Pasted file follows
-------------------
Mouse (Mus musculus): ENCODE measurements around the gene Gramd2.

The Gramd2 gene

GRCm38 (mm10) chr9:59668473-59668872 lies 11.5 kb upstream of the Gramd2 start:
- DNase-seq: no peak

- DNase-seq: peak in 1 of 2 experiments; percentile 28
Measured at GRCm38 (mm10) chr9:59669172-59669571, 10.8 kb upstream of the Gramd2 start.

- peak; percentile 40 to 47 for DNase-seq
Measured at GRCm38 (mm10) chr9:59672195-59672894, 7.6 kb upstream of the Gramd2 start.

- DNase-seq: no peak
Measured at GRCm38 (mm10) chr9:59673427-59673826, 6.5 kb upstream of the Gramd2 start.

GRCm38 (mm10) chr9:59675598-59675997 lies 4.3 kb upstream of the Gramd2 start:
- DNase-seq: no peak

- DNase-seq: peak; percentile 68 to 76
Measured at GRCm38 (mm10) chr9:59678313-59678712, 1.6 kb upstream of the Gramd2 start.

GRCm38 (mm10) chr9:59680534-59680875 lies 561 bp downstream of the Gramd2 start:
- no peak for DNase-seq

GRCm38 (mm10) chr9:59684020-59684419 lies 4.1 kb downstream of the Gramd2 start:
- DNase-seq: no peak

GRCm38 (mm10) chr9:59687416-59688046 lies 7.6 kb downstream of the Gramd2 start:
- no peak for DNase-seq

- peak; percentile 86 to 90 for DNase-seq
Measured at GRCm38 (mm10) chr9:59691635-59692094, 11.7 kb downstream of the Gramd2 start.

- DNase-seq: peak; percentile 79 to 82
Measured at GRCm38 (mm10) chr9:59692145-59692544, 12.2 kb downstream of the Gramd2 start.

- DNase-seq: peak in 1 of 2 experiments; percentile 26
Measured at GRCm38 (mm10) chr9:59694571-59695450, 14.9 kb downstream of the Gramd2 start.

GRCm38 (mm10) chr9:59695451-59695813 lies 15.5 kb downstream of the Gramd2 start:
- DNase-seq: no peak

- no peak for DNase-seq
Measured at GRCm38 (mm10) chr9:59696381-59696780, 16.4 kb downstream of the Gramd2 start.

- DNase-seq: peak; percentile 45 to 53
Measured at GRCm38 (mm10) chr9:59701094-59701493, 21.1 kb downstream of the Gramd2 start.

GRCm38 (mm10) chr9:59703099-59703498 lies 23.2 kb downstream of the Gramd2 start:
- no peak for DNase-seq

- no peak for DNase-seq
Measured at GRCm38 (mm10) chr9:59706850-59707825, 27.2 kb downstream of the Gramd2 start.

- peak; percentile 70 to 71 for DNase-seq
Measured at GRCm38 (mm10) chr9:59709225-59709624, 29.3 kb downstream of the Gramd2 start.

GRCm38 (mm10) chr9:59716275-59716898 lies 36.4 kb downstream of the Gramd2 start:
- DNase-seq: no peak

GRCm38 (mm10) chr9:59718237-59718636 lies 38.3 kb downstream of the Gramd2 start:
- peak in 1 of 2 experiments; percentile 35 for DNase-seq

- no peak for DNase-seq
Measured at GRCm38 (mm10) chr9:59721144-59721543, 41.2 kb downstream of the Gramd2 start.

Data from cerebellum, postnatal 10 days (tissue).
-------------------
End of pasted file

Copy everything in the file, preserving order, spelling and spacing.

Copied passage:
Mouse (Mus musculus): ENCODE measurements around the gene Gramd2.

The Gramd2 gene

GRCm38 (mm10) chr9:59668473-59668872 lies 11.5 kb upstream of the Gramd2 start:
- DNase-seq: no peak

- DNase-seq: peak in 1 of 2 experiments; percentile 28
Measured at GRCm38 (mm10) chr9:59669172-59669571, 10.8 kb upstream of the Gramd2 start.

- peak; percentile 40 to 47 for DNase-seq
Measured at GRCm38 (mm10) chr9:59672195-59672894, 7.6 kb upstream of the Gramd2 start.

- DNase-seq: no peak
Measured at GRCm38 (mm10) chr9:59673427-59673826, 6.5 kb upstream of the Gramd2 start.

GRCm38 (mm10) chr9:59675598-59675997 lies 4.3 kb upstream of the Gramd2 start:
- DNase-seq: no peak

- DNase-seq: peak; percentile 68 to 76
Measured at GRCm38 (mm10) chr9:59678313-59678712, 1.6 kb upstream of the Gramd2 start.

GRCm38 (mm10) chr9:59680534-59680875 lies 561 bp downstream of the Gramd2 start:
- no peak for DNase-seq

GRCm38 (mm10) chr9:59684020-59684419 lies 4.1 kb downstream of the Gramd2 start:
- DNase-seq: no peak

GRCm38 (mm10) chr9:59687416-59688046 lies 7.6 kb downstream of the Gramd2 start:
- no peak for DNase-seq

- peak; percentile 86 to 90 for DNase-seq
Measured at GRCm38 (mm10) chr9:59691635-59692094, 11.7 kb downstream of the Gramd2 start.

- DNase-seq: peak; percentile 79 to 82
Measured at GRCm38 (mm10) chr9:59692145-59692544, 12.2 kb downstream of the Gramd2 start.

- DNase-seq: peak in 1 of 2 experiments; percentile 26
Measured at GRCm38 (mm10) chr9:59694571-59695450, 14.9 kb downstream of the Gramd2 start.

GRCm38 (mm10) chr9:59695451-59695813 lies 15.5 kb downstream of the Gramd2 start:
- DNase-seq: no peak

- no peak for DNase-seq
Measured at GRCm38 (mm10) chr9:59696381-59696780, 16.4 kb downstream of the Gramd2 start.

- DNase-seq: peak; percentile 45 to 53
Measured at GRCm38 (mm10) chr9:59701094-59701493, 21.1 kb downstream of the Gramd2 start.

GRCm38 (mm10) chr9:59703099-59703498 lies 23.2 kb downstream of the Gramd2 start:
- no peak for DNase-seq

- no peak for DNase-seq
Measured at GRCm38 (mm10) chr9:59706850-59707825, 27.2 kb downstream of the Gramd2 start.

- peak; percentile 70 to 71 for DNase-seq
Measured at GRCm38 (mm10) chr9:59709225-59709624, 29.3 kb downstream of the Gramd2 start.

GRCm38 (mm10) chr9:59716275-59716898 lies 36.4 kb downstream of the Gramd2 start:
- DNase-seq: no peak

GRCm38 (mm10) chr9:59718237-59718636 lies 38.3 kb downstream of the Gramd2 start:
- peak in 1 of 2 experiments; percentile 35 for DNase-seq

- no peak for DNase-seq
Measured at GRCm38 (mm10) chr9:59721144-59721543, 41.2 kb downstream of the Gramd2 start.

Data from cerebellum, postnatal 10 days (tissue).